Django Bates’ birthday should be made an annual event. The Gala for his fiftieth in a packed Kings Place Hall Two felt like a very special occasion indeed. But the celebratory mood which his band Human Chain creates is something we definitely all need. Yes, we in London should have opportunities to celebrate Django Bates, and celebrate with him, more often.
The infectious, exuberant mood came most obviously from Django himself, visibly revelling in the vast range of sounds he was extracting from his keyboard. Not just sounds of instruments, but announcements, a cock-a-doodle-doo, a cow, a small child reading, his imagination leaping ever-onward.
It was there too in the springiness in the step and in the wonderfully controlled and characterful vocal lines of Swedish vocalist Josefine Lindstrand, resplendently blonde in a red and black polka dot shift dress. More celebratory contributions came from Django’s brothers: Dylan giving bite to the higher frequencies on violin, and Roland, full-toned on trombone.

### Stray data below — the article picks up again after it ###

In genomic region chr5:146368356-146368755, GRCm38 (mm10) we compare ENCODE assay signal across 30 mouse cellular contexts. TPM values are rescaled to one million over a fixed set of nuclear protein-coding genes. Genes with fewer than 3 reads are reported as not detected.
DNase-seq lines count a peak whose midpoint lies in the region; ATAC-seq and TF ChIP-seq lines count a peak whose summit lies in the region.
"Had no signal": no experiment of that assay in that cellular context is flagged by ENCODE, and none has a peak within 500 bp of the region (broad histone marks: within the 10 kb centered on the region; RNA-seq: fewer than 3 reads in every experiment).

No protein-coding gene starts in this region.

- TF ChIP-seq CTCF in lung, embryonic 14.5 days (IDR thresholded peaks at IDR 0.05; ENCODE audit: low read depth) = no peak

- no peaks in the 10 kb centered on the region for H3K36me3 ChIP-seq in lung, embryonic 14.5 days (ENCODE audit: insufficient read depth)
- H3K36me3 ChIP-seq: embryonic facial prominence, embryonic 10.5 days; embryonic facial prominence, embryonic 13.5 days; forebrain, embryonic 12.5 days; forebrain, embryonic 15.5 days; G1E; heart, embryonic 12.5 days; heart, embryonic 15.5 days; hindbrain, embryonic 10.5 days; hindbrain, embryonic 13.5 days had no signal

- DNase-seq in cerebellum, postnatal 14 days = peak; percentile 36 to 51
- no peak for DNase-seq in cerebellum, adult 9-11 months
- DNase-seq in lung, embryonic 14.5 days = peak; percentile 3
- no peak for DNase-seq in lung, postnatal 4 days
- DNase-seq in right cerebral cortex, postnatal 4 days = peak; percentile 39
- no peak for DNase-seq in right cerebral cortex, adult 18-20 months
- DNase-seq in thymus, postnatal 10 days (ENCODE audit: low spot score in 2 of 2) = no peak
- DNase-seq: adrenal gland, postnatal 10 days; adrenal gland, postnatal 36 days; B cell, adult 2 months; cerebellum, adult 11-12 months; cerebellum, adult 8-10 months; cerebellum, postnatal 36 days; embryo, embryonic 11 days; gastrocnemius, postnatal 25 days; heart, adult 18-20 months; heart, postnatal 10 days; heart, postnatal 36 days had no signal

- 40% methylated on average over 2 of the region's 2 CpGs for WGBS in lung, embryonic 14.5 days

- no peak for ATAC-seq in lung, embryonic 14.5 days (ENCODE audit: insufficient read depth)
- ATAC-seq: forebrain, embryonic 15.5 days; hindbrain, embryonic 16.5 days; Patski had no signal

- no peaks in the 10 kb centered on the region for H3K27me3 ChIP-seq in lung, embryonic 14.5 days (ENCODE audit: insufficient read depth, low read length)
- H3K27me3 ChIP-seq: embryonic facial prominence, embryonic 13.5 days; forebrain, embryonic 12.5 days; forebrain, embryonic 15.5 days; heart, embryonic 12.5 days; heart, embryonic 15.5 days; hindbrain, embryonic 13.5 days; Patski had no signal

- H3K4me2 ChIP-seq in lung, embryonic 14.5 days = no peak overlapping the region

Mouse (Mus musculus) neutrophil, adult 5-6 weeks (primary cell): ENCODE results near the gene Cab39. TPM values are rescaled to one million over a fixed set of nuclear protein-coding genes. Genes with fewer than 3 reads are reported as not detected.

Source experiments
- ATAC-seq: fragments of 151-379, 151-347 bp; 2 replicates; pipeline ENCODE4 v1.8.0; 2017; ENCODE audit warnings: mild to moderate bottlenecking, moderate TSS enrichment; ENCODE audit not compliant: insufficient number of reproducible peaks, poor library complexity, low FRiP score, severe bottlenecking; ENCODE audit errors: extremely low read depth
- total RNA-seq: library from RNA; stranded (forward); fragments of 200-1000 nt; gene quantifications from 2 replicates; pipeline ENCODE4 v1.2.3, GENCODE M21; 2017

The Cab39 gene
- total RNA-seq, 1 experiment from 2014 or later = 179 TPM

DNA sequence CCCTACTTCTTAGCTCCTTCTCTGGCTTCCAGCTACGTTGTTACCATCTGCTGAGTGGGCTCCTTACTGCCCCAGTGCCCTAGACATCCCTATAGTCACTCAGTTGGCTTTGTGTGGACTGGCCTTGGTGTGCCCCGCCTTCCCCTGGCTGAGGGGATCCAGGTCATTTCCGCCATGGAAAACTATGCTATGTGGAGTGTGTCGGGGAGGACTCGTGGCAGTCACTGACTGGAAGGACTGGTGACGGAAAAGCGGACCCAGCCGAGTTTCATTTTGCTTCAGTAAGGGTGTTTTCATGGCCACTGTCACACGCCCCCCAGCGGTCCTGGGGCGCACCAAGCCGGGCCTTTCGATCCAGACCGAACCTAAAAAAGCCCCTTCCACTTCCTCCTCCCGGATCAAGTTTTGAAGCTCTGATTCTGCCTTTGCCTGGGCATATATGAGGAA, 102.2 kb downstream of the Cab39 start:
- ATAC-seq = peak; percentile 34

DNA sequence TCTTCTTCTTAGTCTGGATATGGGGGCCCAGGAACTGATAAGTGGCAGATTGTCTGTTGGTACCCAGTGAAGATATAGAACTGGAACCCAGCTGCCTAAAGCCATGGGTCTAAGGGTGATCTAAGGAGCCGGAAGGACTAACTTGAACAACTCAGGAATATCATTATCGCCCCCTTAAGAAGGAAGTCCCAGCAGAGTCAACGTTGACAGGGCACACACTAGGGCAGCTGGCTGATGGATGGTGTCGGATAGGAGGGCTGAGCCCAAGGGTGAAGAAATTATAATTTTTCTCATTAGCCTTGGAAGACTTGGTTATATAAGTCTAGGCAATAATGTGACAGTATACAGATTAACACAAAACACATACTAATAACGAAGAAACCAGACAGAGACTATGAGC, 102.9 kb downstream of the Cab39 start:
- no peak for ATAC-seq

It was also to be found right at the rhythmic heart of the band, in Michael Mondesir’s ever-watchful gaze over impeccable drummer Martin France – a look which kept bursting helplessly into the broadest of smiles.
But above all the joy and the exuberant anarchy come from Bates’ compositions. The concert gave an insight into his range. Yellow Hill from the first Loose Tubes album still has astonishing freshness. The panoply of sounds in “Noise” were a joy to hear, and a test for the sound crew (they passed brillliantly) and “You Live and Learn..(Apparently)” has an irrepressible bounce to it and that unforgettable quote: “Around each corner is a new mistake, simply much too good to miss.”
Django Bates was fulsome in his thanks. To long-term collaborator Iain Ballamy who guested towards the end of the concert, playing with concentration and sheer class, and then getting into some riotous duetting with the young and impressive Norwegian saxophonist Marius Neset.
Others thanked were promoters: from early in the career, Johhny Edgecombe and Ronnie Scott both passed away; “my first bandleader” Tim Whitehead, Bates’ manager for eighteen years the tireless Jeremy Farnell, and the UK promoter who has backed Bates the most consistently, Tony Dudley-Evans. And also his parents. His dad, not least for his record collection, and his mother – for taking him… by bicycle, through snow, to violin lessons.
A memorable evening from a major and massively influential figure in European music.
The regular Saturday night jazz in Kings Place Hall Two, The Base continues next week with United Vibrations, promoted by Spitz Music.